for a sum of € 100 per hectare per year, paid until the end of their life. An
alternative proposal enabled them to rent out their property for a sum of
€ 50 per hectare per year. The project was based on demographic projec-
tions: at the beginning of the 2000s, 70 per cent of operators were more than
16 Antoine Roger

fifty-five years old and only 9 per cent were younger than thirty-five
(Cartwright, 2001).
To complement these schemes, the Romanian authorities proposed to as-
sist ‘viable’ farms to raise themselves to the economic level that would
enable them to acquire new land. In 2007, the Single Area Payment Scheme
(SAPS) was implemented, under the first pillar of the CAP. A lump sum
was paid for each hectare of ‘eligible agricultural land’ within the lim-
its of the ‘national ceiling’ fixed by the accession agreements. A gradual
rise was planned, until full alignment with the payments made to farmers
in other EU member states would be reached. In order to avoid an angry
response from smallholders, the government was careful to avoid setting
criteria which would directly and explicitly exclude them from the SAPS
— for example, requiring farms to exceed the threshold of 2 ESUs in order
to qualify for a subsidy. However, ‘backdoor methods’ made it possible
to use equally severe criteria. An initial selection could be made through
the Agricultural Registry. According to the rules laid down by the EU, a
Romanian citizen qualified for the SAPS if he or she were able to pro-
duce the extract from the Registry which mentions the holding in question.
The Romanian authorities themselves fixed certain criteria for registration.
The property had to be at least 1 ha, and divided into plots of at least 0.3
ha (this threshold was later reduced to 0.1 ha for wine growing). Stock
rearers had to own at least three cattle, fifty sheep or fifty goats. On this
basis, 1.2 million farms were registered in June 2007. The Romanian Reg-
istry is the most extensive in the whole of the EU (in second place, Poland
has a little over 800,000 farms registered). This figure is nonetheless un-
balanced. More than 900,000 farms registered have a surface area of 1–5
ha. The Registry only includes 29 per cent of the total number of holdings.
Nearly three million producers are excluded because they do not meet the
criteria which have been established, although they are engaged in farming
We should also note that a holding that meets the threshold is not automat-
ically eligible for EU funding. In order to put together an application, several
additional documents are required: a property title or a farming contract, but
also a proof of the type of crop grown on the holding (a crop insurance
policy, a statement attesting to the crop, a municipal certificate). Once the
application is registered, a producer must agree to remote-sensing checks.
Although each municipality has a land registry, the complexity of the rules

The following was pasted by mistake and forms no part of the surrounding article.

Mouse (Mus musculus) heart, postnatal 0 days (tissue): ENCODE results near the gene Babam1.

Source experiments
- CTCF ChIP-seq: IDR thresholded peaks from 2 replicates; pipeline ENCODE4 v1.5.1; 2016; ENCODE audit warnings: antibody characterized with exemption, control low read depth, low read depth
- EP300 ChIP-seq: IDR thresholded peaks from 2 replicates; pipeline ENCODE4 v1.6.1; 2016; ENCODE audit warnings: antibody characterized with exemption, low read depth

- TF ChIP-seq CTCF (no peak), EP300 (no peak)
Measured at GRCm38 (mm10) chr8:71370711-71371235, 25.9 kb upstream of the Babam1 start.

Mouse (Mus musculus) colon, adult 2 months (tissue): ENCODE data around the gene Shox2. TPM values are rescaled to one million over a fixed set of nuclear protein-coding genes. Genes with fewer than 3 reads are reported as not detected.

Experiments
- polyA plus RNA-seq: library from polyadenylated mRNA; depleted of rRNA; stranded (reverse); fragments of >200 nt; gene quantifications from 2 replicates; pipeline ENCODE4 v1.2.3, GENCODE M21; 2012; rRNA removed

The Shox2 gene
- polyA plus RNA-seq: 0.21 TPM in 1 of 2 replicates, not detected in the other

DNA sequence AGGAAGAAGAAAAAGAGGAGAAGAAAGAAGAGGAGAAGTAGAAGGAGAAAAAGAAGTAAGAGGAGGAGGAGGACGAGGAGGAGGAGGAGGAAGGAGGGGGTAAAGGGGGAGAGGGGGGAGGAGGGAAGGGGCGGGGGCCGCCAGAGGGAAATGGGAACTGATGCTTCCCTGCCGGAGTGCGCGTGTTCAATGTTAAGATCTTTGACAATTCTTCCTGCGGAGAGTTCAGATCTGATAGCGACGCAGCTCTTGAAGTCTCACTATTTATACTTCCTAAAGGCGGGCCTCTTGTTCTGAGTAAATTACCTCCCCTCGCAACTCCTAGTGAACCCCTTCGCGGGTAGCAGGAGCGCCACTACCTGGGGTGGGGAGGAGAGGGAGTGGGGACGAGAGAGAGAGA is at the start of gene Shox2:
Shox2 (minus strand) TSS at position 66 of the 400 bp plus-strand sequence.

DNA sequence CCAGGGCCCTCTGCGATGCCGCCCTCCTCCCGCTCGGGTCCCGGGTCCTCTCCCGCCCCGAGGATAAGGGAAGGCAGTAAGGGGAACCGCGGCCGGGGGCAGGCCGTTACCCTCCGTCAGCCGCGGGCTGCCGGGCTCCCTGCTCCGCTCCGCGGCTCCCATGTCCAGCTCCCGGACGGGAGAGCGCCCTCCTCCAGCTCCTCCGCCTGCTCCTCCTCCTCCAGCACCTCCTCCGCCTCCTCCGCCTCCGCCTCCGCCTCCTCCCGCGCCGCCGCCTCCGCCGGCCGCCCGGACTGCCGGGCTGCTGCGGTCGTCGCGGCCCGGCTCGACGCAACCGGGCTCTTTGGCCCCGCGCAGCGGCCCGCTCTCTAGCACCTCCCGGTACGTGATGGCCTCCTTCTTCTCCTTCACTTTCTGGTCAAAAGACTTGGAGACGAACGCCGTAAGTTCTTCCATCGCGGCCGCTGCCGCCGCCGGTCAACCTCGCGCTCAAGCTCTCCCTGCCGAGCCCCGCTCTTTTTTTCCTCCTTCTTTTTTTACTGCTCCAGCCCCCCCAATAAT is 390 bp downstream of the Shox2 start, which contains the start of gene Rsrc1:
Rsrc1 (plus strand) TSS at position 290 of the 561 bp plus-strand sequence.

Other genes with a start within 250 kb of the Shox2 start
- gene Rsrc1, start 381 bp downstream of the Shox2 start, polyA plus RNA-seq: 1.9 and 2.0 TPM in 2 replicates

employed to return land to their owners in 1991 makes using it impossible
(Cartwright, 2001). Satellite photographs of plots of land are used to draw up
agricultural maps, on a municipality by municipality basis. Each candidate
for funding is issued a code which enables him or her to access an Internet
site and to identify the ‘physical bloc’ (blocul fizic) under cultivation. These
procedures may take place via the local offices of the Agency for Fund-
ing and Intervention in Agriculture (Agentia de Plati si Interventie pentru
Agricultura). In the county of Vrancea, for example, six local offices have
Romanian Peasants into European Farmers? 17

computers available for consultation by farm operators. With little famil-

iarity with IT tools and overwhelmed by the spatial representation of their
lands, those candidates with the least resources and skills make mistakes
which can only be corrected if inspectors help them out, following long,
complex procedures.
Arrangements for paying EU subsidies do not make direct use of the
demarcations set by the FADN: the thresholds and conditions fixed to
be eligible make no explicit distinction between ‘professional’ and ‘non-
professional’ holdings. Categories backed up by EU statistics nevertheless
guide the policies that are implemented. Adopted under the National Pro-
gramme for Rural Development and funded by the second pillar of the CAP,
parallel measures aim at ‘stimulating the entrepreneurial spirit’ and consoli-
dating farms placed in the ‘semi-subsistence’ category. In order to apply for
this support, an operator must not only be registered with the Agricultural
Registry but also demonstrate his or her commitment to a ‘change in the
system of production’ and to ‘the introduction of efficient technologies’.
According to ministerial calculations, a holding achieving 3 ESUs needs
between 2 and 4 more ESUs to achieve profitable insertion into commercial
Measure No. 141 of the National Programme for Rural Development is
to be understood from this perspective. Under the heading of ‘Support for
semi-subsistence farms’, it uses the FADN demarcations and offers an annual
lump sum of € 1,500 to owners of agricultural holdings of between 2 and 8
ESUs who are younger than sixty-two years. All applicants have to draw up a
‘business plan for agricultural restructuring and operations’ (planul de afac-
eri pentru restructurarea exploatatiei agricole). This document has to set out
the current situation of the holding, restructuring objectives, the investments
necessary to achieve these, proposed ‘management changes’, training and
updating envisaged, the type and volume of production expected during and
after the funding period, their articulation with ‘market opportunities’, risks
anticipated and the strategies developed to address these. A ‘demonstration
of the future economic viability’ of the holding is also required: it must be
based on an accurate assessment of the costs, benefits and means imple-
mented to strengthen ‘market orientation’ and compliance with ‘European